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EATING DISORDER INTERVENTIONS

 

CanAm Interventions provides interventions for binge eating, interventions for anorexia, interventions for over eating, interventions for eating restrictions, and interventions for disordered eating. The definition of Eating Disorders is: complex emotional and physical addictions that occur for individuals that have deep emotional disconnection, feel too much, and/or have undergone historic traumatic experiences.

 

Eating Disorders usually start from childhood, escalate and progress into adolescence, and continue into the adult years. Most studies show that ED begins with low self-esteem, anxiety, mood swings, peer pressure, mental health diagnoses, and social anxiety, history of sexual, mental, or physical abuse, and negative self-perception or body issues.

 

Eating disorders are not just about body weight and food suppression, they are mostly about the need to stay in control and manage internal emotional conflicts so that all problems seem to go away in the moment. This creates an external solution to end personal emotional turmoil.

 

"The greatest glory in living lies not in never falling, but in rising every time we fall."

-Ralph Waldo Emerson

 

 

 

The DSM-5 Diagnostic Criteria taken from “The Alliance for Eating Disorders” states the following:

 

 

  1. Restriction of energy intakes relative to requirement leading to a significantly low body weight in the context of age, sex, development trajectory, and physical health.
  2. Intense fear of gaining weight or becoming fat, even though underweight.
  3. Disturbance in the way in which one’s body weight or shape is experienced, undue influence of body weight or shape on self- evaluation, or denial of the seriousness of the current low body weight.

 

Types of Eating Disorders include:

  • Anorexia Nervosa:  People with Anorexia Nervosa tend to be perfectionists who suffer from low self-esteem and are extremely critical of themselves and their bodies. They don't maintain a normal weight because they refuse to eat enough, often exercise obsessively, and sometimes force themselves to vomit or use laxatives to lose weight.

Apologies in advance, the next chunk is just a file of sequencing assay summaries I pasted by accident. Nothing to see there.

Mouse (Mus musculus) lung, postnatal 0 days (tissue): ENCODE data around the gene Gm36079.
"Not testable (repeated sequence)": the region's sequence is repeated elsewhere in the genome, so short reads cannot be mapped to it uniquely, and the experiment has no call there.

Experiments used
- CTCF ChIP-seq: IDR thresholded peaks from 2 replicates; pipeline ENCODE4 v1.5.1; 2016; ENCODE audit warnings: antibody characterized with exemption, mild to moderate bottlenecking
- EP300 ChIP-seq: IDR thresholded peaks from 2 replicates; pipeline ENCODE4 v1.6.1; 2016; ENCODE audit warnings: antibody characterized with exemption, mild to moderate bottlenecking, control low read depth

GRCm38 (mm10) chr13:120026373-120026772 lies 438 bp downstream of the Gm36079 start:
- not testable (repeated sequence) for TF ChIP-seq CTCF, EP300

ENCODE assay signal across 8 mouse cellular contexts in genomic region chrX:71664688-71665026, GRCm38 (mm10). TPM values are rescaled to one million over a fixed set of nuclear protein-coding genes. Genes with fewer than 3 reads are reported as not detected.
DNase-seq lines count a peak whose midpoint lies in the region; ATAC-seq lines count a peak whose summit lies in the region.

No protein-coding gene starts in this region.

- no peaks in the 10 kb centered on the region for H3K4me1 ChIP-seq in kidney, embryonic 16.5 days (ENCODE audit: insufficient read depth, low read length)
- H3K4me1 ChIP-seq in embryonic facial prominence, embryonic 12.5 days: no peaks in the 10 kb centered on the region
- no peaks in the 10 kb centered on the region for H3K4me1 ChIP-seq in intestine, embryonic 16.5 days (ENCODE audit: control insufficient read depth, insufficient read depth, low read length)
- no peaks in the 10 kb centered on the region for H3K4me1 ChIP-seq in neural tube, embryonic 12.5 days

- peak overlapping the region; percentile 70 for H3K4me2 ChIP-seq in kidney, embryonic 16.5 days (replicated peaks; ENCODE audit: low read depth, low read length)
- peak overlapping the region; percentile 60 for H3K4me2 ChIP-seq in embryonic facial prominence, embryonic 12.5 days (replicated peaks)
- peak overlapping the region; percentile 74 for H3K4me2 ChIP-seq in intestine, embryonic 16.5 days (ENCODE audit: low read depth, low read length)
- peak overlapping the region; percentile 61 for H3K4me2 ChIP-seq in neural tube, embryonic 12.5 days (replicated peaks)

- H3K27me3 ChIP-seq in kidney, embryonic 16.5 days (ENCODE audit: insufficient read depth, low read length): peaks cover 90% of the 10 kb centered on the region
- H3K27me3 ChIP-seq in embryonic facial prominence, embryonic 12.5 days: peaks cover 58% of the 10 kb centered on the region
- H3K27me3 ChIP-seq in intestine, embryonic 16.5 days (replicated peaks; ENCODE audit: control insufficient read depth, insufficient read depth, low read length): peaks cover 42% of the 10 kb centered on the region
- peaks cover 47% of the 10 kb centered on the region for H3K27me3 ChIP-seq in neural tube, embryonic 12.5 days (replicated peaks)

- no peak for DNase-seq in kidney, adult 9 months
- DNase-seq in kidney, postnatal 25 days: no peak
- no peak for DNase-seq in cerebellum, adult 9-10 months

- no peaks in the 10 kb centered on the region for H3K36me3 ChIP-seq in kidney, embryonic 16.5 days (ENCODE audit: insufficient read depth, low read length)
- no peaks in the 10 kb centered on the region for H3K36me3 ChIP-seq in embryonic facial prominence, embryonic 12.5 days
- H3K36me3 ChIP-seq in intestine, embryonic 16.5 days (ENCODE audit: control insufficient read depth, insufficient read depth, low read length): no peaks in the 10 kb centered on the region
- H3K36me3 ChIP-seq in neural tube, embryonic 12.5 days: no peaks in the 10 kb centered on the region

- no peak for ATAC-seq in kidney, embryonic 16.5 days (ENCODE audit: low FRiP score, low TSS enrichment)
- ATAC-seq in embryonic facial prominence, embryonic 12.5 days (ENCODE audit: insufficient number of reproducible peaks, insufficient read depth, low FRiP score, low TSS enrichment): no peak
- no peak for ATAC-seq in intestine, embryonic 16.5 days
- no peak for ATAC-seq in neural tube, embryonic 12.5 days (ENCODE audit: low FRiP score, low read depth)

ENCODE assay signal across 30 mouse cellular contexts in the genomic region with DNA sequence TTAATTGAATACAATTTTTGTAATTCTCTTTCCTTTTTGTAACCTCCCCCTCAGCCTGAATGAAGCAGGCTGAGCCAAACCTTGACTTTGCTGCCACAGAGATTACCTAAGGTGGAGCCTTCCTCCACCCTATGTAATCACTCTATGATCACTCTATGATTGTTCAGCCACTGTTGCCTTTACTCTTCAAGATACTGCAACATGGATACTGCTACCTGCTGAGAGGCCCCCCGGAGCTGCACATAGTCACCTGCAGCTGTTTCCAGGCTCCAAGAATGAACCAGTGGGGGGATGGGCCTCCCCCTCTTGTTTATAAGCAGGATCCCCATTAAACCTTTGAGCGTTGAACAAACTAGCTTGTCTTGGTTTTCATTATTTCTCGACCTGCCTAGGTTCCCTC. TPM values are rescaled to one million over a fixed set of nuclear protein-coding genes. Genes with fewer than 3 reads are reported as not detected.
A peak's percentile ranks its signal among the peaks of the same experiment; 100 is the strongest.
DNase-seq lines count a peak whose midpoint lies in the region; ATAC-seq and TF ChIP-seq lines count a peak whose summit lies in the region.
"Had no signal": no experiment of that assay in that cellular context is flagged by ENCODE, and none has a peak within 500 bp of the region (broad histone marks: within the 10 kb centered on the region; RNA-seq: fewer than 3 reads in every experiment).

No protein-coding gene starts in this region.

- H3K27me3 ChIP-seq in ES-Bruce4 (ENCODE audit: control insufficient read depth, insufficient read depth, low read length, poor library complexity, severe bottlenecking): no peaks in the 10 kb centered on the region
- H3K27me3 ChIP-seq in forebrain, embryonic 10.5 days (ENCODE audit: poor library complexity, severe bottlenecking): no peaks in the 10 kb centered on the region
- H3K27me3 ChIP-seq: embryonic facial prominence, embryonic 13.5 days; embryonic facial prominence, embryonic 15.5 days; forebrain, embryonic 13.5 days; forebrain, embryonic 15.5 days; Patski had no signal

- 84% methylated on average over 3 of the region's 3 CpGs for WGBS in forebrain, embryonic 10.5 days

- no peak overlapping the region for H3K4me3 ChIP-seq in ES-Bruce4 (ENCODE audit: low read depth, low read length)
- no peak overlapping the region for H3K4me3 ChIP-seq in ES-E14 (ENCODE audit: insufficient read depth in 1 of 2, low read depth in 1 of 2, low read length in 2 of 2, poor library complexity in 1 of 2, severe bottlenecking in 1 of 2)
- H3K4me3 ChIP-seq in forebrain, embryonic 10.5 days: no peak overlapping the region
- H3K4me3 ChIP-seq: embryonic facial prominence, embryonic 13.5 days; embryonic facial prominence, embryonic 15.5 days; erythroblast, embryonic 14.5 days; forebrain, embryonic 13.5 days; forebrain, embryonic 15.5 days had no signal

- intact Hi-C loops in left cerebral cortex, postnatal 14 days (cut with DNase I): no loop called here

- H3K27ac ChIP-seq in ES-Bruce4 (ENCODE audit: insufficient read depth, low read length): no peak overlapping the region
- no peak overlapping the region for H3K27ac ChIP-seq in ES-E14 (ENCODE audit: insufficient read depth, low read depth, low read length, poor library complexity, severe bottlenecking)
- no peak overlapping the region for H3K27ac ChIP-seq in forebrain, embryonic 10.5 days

• Bulimia Nervosa:  Insatiable overeating is a medical condition. In particular, it is an emotional disorder involving distortion of body image and an obsessive desire to lose weight. This typically involves bouts of extreme overeating, followed by depression and self-induced vomiting, purging, or fasting.
  • Compulsive eating disorder:  Compulsive overeating can affect women or men. Because compulsive overeaters feel that they cannot control their intake of food, they are likely to describe themselves as lacking in willpower   usually say that they are eating for comfort rather than for genuine physical need.
  • Binge eating disorder:  People with binge eating disorder have an inability to stop eating once they start, using food in excess. When overeating feels out of control and becomes a regular occurrence, it crosses the line to binge-eating disorder. This is mostly related to emotional dysregulation.

 

 

 

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